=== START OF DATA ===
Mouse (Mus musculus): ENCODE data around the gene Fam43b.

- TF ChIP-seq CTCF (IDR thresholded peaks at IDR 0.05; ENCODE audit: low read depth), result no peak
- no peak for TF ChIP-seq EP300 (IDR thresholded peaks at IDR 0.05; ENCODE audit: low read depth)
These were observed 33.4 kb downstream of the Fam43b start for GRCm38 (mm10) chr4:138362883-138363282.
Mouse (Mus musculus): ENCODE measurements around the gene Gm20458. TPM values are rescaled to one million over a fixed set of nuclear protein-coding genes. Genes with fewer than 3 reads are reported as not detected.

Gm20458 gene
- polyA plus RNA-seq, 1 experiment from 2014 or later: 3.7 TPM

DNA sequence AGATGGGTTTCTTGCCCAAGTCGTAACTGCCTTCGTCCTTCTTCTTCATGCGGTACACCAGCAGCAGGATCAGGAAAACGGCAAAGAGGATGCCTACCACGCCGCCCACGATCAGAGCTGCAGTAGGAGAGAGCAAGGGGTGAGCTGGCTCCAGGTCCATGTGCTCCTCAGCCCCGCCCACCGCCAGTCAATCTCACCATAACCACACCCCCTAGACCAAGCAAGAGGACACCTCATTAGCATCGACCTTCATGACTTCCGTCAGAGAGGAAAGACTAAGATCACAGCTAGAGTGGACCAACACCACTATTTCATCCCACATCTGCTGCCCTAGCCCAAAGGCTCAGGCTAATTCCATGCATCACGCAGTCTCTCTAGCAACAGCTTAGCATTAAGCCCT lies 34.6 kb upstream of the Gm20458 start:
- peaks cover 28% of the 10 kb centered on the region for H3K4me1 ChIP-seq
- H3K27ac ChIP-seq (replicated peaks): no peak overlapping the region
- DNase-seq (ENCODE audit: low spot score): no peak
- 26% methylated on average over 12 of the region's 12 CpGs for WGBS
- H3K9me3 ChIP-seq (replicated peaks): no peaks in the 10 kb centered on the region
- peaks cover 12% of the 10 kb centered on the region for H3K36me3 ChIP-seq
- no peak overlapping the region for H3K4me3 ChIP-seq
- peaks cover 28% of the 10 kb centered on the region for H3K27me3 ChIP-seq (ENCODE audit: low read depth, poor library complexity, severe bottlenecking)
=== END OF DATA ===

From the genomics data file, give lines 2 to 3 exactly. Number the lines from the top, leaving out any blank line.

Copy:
- TF ChIP-seq CTCF (IDR thresholded peaks at IDR 0.05; ENCODE audit: low read depth), result no peak
- no peak for TF ChIP-seq EP300 (IDR thresholded peaks at IDR 0.05; ENCODE audit: low read depth)